The travails of young love, finding that first job, and a Liverpool music scene desperately waiting for a messiah are brilliantly fleshed out. At one stage NME refers to Paul as being “the best dressed man in Liverpool”, and his look is realised with visits to charity shops (to purchase “the suits of dead men”) along with some of Liverpool’s long-gone cult clothes haunts, and odd little sixties-remnants stores where he buys retro shirts and winklepickers to fashion his unique look.

His efforts are not always rewarded, and it’s true that a prophet is not listened to in his own land:

It's lunchtime in the Jutland, the revamped pub sandwiched between Bootle Strand shopping centre and my college. I’m in a terrible mood due to my sore feet and the reception my retro outfit is receiving. Bastards! I think. You’ll all be wearing winklepickers and drainees next year. Actually, thinking about it, this is Bootle. They’ll be sporting bevvying kecks and shit moustaches come the millennium – and that’s just the little girls.

(Obviously) Hand-in-hand with the correct trouser goes the impeccable – and wholly original – haircut. Paul complains on numerous occasions of how the whole of Liverpool seems to be waiting in line to steal his latest tonsorial look, and there’s no way I can do justice to the personal pleasure and laughter engendered by Paul’s descriptions of his Tommy Atkins look – being born into a military family meant that the TA was the haircut that my dad dreamed of for my seventies feathered and then floppy fringed (sometime) ginger barnet.

Various epiphanies propel the author towards a seat at the Post-Punk Pantheon Table: a poster of Patti Smith publicising Horses; the opening of the legendary and legendarily hygiene-free Erics; meeting up with McCulloch, Cope and Wiley; and having just enough money to procure the rudimentary keyboard employed on the Teardrop Explodes’ first Zoo single Sleeping Gas are all important steps. But it’s the move to Liverpool city centre’s beautiful Rodney Street that (perhaps) seals all of this. No longer is there the rush for the last bus or Merseyrail to the far reaches of North Liverpool, and the constant flow of late-night waifs and strays throwing stones against Paul’s window in an effort to find somewhere to crash or drink helps to further a network of creatives and wrong’uns who would play such a part in the author’s rise and fall.

And rise.

Even allowing for net-inflation and extrapolating backwards like a less-creepy Robert Peston to 1978, when I read that Paul was paying £8 a week for a Rodney Street flat, an audible fucking hell escaped my lips. It’s times like this I wish I had a dog, as talking out loud in an empty house is well, you know, just the start. Sal and I were paying £400 a month back in 1995 for a flat in over-the-road Mount Pleasant, and even allowing for net-inflation, extrapolating forwards like an even creepier Martin Lewis, I thought fucking hell.

Living ‘in town’ means the occasional visit from Her Majesty’s Finest, and at one stage, a nervous Paul Simpson tells his two hyper-unfashionable, moustachioed Tosh Lines-esque detectives:

“Drugs are unfashionable to my generation; you know, like tie-dye and flares.”

It's then that young Paul recognises his faux -pas:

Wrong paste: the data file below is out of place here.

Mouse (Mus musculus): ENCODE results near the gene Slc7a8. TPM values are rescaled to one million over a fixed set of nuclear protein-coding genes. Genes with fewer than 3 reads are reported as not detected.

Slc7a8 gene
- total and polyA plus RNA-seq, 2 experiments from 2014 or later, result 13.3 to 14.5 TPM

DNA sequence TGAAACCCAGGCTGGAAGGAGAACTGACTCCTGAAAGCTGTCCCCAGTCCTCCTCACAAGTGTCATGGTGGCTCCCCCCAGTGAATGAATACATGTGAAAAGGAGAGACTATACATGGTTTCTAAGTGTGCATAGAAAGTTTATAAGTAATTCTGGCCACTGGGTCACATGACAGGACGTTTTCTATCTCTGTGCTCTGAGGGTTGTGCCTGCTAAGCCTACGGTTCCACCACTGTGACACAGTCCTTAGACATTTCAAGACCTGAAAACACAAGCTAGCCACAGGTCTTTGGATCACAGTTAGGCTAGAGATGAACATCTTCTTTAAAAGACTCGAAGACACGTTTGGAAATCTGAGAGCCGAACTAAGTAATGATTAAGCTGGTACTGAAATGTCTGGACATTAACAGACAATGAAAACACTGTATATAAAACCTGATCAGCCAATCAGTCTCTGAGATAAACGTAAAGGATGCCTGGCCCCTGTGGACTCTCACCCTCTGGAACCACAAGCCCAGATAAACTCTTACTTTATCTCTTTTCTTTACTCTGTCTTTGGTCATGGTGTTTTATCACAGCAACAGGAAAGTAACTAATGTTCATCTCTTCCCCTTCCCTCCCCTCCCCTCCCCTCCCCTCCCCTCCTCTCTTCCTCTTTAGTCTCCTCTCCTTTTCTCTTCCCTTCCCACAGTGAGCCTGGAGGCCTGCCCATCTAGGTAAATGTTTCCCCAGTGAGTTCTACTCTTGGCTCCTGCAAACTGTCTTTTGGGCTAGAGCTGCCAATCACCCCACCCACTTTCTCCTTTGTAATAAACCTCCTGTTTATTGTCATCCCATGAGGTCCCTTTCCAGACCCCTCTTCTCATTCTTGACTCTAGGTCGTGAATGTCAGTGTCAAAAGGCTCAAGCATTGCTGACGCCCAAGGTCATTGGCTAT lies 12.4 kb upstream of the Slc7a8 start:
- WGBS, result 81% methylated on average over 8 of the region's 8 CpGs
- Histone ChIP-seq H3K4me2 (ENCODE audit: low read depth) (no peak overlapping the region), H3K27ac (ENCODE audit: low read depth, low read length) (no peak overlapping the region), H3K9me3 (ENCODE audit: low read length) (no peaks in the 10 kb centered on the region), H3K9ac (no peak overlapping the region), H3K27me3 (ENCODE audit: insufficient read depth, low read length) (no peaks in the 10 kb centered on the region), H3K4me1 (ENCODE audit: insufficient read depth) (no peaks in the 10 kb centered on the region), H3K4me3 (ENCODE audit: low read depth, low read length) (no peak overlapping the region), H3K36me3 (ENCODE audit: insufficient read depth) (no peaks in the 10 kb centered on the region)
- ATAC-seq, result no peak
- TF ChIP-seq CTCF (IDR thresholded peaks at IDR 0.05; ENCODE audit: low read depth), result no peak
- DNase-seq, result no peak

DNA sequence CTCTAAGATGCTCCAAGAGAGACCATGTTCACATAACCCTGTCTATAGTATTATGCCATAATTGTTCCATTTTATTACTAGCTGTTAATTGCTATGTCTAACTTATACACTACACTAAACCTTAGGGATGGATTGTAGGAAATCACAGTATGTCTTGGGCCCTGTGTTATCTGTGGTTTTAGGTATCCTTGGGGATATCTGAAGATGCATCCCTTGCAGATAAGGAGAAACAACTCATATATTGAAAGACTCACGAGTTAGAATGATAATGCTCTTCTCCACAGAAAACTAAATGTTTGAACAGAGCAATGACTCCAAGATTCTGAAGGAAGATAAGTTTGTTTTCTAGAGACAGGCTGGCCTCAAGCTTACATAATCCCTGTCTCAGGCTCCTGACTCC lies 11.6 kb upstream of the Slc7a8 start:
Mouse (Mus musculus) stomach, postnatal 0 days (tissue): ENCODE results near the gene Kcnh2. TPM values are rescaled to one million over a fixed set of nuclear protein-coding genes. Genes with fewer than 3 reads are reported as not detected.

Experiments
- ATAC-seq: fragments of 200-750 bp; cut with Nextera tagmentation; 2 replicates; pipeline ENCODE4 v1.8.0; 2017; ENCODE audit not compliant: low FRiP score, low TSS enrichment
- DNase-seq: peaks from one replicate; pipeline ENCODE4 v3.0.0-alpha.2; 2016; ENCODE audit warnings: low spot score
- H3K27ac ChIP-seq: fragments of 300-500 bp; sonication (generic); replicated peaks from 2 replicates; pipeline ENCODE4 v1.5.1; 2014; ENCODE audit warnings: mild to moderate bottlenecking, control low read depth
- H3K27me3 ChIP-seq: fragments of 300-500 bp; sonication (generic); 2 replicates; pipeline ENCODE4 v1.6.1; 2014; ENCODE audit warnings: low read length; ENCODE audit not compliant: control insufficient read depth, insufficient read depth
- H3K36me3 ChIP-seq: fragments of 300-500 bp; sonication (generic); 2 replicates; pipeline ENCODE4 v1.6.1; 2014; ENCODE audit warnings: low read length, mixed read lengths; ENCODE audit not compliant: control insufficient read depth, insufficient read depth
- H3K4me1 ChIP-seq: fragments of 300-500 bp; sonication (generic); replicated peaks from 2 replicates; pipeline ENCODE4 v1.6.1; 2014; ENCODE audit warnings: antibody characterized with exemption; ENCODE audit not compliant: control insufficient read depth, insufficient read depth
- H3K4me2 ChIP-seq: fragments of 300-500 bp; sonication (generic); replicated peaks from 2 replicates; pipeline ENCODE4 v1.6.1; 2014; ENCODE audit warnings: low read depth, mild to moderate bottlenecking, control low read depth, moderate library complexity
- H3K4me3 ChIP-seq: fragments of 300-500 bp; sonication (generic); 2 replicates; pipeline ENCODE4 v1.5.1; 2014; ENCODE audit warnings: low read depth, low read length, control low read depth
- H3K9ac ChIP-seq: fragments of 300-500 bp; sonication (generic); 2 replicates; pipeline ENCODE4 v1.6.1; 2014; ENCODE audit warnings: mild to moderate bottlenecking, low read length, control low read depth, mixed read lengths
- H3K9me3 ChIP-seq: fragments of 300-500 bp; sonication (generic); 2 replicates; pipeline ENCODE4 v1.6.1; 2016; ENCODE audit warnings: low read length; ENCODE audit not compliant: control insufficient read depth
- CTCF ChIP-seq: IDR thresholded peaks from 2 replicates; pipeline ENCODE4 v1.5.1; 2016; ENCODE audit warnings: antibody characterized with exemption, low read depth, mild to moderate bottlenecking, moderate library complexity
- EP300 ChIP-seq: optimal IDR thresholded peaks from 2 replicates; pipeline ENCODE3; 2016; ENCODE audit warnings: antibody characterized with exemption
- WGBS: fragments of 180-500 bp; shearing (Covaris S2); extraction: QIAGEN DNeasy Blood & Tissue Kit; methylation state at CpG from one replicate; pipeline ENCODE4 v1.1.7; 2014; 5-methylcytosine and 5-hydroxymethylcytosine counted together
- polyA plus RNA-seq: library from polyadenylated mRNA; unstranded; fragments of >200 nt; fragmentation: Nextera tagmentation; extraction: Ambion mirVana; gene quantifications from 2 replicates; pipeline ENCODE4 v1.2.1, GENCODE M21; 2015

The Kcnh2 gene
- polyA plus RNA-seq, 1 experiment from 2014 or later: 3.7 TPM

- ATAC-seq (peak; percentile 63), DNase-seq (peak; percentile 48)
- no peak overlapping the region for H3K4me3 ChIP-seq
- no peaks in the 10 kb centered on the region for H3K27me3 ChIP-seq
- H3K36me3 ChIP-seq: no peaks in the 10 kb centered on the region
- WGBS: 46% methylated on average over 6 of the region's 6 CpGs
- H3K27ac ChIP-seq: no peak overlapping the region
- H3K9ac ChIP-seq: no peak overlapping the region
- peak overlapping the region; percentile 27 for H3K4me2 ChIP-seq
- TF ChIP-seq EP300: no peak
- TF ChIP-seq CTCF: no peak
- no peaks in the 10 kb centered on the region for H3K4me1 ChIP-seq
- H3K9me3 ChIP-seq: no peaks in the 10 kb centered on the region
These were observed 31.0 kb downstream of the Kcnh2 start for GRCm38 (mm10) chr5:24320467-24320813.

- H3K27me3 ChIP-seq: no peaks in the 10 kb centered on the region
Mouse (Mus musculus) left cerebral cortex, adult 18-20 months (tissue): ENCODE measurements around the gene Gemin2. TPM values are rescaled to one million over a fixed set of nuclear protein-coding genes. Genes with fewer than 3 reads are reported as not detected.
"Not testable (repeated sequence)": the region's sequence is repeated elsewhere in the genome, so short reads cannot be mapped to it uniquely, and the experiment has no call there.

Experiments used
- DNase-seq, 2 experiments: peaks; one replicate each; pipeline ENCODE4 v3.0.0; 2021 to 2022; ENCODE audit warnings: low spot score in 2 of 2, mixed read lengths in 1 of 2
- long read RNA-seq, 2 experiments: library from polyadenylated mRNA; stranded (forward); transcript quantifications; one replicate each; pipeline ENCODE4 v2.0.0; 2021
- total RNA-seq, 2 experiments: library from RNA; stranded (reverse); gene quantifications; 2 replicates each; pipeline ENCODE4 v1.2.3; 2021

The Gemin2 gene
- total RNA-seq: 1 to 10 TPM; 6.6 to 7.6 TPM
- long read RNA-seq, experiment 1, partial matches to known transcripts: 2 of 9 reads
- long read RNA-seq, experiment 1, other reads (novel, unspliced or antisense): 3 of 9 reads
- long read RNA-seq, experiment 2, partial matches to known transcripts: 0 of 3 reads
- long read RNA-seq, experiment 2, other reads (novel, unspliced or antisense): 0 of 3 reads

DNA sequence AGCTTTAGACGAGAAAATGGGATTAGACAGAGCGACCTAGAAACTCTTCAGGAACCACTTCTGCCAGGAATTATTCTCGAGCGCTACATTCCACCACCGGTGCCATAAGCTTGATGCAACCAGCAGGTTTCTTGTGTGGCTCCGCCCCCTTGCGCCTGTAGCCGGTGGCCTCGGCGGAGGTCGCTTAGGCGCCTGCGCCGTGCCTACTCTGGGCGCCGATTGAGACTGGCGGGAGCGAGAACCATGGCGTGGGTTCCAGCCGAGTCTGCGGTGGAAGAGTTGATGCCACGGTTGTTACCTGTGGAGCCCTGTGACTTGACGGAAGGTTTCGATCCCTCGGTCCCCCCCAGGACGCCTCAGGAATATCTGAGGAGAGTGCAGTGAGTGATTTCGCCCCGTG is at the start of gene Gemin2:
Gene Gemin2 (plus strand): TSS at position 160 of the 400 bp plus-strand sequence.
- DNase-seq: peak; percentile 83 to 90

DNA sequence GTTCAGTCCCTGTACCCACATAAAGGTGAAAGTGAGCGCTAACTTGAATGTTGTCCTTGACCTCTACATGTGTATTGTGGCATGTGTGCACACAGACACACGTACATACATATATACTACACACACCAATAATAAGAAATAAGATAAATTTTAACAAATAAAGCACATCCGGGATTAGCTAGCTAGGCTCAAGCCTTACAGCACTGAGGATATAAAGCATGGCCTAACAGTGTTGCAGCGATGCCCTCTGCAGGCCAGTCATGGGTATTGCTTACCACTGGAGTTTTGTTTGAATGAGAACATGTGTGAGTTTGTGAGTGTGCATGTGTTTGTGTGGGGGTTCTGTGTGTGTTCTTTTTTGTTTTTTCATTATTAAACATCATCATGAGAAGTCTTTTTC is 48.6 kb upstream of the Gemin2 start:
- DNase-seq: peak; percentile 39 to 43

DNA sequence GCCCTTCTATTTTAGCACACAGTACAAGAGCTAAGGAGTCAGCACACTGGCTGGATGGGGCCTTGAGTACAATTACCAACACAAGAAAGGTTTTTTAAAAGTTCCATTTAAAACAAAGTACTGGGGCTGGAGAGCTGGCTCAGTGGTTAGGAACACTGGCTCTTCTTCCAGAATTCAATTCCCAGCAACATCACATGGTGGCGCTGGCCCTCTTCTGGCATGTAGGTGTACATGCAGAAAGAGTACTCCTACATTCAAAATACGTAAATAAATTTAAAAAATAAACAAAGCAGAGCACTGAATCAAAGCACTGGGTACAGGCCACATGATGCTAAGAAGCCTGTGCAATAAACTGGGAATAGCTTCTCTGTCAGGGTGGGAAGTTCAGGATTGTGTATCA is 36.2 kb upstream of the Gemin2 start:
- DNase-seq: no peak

“Oh shit. I’ve just noticed that the algae green and silage brown suits these detectives are wearing have flared trousers.”

Like I say, kecks are very imoortant in this book.

Anyway, Paul snatches defeat from the jaws of victory and leaves the Teardrop Explodes (a band he has named from an image in a Daredevil comic someone has left in his Rodney Street bedsit) just as they are about to release Sleeping Gas.

Unphased, and strangely happier, Paul goes to work in the legendary Armadillo tea rooms, continues to travel (as a mate/part of the scene) with both the Teardrops and the Bunnymen, and forms The Wild Swans with various musicians including old friends Ged and Justin (a man who looks “as if David Sylvian had fallen on hard times and moved to Birkenhead”). Phonogram make an offer. When A&R man Dave Bates compliments Paul on his ‘image’, Paul puts him right.

It's my favourite part of the book.

“This isn’t an image, Dave. I wear these clothes every day of the week. Some nights I have to literally fight my way home.”

Glasgow and Liverpool may have produced an abundance of ‘effeminate’, beautiful, foppish pop stars (and non-pop stars who looked and dressed accordingly), but there was/is always a price to pay. Verbal and physical violence were/are never far away.

Move away from the herd and the jackals start to smell blood.

The ultimate manifestation of this can be seen in the terrible, heartbreaking murders of both Sophie Lancaster and Brianna Ghey.

Paul tries to tell A&R man Dave that the curation of one’s appearance has to be an act of individualism: clothes, haircut, make-up even, are a representation of the oneness of self and ultimately a physical manifestation of the soul:

“Scallies and Neds are conformists, I continue. They like labels. You know: Slazenger, Lois, Diadora. They don’t understand wartime haircuts, prison shirts and demob suits. It’s a hangover from school – an ingrained fear of being laughed at by their mates.”

That final sentence is just … fantastic, isn’t it? The perspicacity and preternatural wisdom of youth, both nailing the worst elements of human nature, and railing against the herd instinct – and also subtly implying to its listener that not dressing and acting as the mob would have it can be a lonely and scary experience.

And you need to be brave.

There were many occasions during this time when I’d get the last 14c home (Liverpool Pier Head to Croxteth), probably not dressed as outlandishly as Paul, perhaps, but certainly with enough ‘flair’ to have my head kicked in, and – due to the Imp of the Perverse – I’d just have to go and sit on the top deck.